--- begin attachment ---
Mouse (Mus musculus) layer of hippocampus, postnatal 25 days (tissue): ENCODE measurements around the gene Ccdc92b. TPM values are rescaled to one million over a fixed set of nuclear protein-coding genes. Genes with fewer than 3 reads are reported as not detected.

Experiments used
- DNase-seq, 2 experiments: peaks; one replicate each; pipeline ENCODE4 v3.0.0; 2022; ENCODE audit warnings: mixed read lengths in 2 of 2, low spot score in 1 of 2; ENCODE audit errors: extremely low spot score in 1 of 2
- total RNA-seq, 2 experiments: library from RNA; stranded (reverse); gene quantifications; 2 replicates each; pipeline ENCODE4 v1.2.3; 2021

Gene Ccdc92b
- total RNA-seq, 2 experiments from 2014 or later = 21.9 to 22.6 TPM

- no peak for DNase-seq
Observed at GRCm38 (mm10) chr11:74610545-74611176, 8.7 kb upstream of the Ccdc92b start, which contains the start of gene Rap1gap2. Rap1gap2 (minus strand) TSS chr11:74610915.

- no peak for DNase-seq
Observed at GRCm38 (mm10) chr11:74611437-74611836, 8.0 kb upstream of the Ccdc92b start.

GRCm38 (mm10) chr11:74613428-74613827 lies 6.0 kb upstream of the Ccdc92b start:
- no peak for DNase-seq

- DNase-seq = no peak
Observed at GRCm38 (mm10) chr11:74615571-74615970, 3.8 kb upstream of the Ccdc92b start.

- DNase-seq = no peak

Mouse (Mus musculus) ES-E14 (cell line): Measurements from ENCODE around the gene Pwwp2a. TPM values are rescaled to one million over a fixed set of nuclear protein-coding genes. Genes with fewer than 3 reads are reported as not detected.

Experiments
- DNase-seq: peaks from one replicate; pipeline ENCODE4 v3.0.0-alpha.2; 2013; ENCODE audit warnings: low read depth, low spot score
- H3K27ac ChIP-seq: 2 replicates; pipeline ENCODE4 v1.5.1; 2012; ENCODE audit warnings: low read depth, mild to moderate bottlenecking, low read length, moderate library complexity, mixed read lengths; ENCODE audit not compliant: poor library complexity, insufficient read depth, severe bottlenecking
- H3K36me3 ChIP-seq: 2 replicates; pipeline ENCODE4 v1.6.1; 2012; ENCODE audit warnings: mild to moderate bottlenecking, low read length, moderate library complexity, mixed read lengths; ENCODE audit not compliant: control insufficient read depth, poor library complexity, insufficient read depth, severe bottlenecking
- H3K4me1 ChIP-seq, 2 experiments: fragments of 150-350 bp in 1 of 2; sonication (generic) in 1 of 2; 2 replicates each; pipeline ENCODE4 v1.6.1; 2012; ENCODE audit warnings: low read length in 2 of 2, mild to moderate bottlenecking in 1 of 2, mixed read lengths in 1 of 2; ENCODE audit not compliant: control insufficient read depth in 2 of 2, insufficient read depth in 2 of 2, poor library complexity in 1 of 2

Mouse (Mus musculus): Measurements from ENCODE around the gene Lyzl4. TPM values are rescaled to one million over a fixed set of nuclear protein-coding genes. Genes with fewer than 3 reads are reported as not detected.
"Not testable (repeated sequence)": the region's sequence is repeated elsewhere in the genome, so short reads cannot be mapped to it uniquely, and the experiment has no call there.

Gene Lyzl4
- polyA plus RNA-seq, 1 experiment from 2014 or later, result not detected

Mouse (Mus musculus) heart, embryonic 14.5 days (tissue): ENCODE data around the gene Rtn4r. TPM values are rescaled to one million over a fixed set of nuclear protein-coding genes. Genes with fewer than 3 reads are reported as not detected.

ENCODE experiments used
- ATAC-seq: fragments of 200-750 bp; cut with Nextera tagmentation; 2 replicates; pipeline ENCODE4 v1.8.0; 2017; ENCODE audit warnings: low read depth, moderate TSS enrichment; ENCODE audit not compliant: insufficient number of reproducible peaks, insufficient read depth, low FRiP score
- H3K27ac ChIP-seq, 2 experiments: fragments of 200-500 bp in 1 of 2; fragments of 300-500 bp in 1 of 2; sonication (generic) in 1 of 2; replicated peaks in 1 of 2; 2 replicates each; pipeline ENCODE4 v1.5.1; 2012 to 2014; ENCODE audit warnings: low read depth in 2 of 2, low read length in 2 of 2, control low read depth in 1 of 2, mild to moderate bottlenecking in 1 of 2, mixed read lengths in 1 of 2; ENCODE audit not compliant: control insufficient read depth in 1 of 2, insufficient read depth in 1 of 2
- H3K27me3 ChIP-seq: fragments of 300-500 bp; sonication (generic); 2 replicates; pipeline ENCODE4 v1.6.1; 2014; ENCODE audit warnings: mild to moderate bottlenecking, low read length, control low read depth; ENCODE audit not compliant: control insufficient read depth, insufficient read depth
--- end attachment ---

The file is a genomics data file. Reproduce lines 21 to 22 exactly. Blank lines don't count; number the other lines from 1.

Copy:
- H3K4me1 ChIP-seq, 2 experiments: fragments of 150-350 bp in 1 of 2; sonication (generic) in 1 of 2; 2 replicates each; pipeline ENCODE4 v1.6.1; 2012; ENCODE audit warnings: low read length in 2 of 2, mild to moderate bottlenecking in 1 of 2, mixed read lengths in 1 of 2; ENCODE audit not compliant: control insufficient read depth in 2 of 2, insufficient read depth in 2 of 2, poor library complexity in 1 of 2

Mouse (Mus musculus): Measurements from ENCODE around the gene Lyzl4. TPM values are rescaled to one million over a fixed set of nuclear protein-coding genes. Genes with fewer than 3 reads are reported as not detected.